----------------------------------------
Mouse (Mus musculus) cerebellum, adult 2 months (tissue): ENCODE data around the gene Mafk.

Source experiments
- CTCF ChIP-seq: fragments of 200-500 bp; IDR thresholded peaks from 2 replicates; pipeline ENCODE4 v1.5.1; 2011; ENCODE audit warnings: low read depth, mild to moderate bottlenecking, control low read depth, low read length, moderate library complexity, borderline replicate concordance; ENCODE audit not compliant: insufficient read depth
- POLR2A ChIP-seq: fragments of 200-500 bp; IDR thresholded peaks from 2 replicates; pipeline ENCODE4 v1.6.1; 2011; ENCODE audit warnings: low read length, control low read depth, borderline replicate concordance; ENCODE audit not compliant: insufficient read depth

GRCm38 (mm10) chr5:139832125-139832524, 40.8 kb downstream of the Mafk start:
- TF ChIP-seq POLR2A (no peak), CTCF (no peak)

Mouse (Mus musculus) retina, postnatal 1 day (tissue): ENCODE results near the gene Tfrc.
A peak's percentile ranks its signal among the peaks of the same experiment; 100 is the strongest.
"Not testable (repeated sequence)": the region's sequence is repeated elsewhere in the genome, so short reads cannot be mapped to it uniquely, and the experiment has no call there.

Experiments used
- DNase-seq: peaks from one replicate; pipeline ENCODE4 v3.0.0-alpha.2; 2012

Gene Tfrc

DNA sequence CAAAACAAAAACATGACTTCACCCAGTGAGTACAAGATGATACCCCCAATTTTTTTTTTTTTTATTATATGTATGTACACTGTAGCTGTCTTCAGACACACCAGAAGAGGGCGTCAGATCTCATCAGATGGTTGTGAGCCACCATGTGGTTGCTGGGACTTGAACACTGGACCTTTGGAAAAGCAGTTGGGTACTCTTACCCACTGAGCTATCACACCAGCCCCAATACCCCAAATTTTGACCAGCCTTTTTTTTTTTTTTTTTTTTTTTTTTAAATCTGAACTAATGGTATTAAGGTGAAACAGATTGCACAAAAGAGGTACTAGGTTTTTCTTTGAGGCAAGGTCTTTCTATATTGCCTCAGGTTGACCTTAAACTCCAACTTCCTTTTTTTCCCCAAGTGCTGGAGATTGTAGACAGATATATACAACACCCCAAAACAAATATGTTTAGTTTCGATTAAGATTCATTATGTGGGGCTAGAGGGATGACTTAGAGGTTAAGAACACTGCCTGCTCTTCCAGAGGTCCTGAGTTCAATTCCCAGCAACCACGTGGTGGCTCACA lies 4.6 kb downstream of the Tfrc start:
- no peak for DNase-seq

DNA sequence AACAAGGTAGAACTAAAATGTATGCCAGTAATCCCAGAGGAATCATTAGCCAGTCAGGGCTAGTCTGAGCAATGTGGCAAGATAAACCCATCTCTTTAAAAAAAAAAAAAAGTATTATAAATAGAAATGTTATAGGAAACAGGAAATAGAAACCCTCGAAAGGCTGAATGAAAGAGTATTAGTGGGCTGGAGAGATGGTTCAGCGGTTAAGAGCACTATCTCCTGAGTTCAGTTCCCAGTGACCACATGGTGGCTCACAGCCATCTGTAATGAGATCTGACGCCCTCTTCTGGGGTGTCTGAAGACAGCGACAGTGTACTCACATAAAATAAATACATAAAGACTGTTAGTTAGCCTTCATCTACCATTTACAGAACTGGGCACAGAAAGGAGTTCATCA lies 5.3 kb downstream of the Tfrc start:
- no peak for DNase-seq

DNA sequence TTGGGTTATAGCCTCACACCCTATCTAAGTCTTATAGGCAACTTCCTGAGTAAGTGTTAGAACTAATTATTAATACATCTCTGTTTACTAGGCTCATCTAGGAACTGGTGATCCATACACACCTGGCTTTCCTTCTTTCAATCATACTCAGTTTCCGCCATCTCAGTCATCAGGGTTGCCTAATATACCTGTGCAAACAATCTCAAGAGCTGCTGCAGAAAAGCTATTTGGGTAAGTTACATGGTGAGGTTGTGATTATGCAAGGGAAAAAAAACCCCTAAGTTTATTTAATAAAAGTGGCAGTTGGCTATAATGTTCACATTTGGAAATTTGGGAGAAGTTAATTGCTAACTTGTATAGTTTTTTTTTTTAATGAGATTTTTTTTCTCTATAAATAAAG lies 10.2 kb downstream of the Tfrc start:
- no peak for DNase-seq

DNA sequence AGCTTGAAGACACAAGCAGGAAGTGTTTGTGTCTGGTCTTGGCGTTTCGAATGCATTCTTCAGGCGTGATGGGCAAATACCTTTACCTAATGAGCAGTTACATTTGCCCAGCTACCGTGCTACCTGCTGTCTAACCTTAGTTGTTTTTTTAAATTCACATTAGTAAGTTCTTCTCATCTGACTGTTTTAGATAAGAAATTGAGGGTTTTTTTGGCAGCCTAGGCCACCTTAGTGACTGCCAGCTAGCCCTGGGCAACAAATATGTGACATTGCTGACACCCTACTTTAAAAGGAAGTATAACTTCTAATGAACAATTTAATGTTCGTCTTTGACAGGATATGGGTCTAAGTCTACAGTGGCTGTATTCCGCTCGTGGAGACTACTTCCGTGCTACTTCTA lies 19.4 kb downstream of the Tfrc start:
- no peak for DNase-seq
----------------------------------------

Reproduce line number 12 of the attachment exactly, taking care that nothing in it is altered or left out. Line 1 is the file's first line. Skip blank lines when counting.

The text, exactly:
Gene Tfrc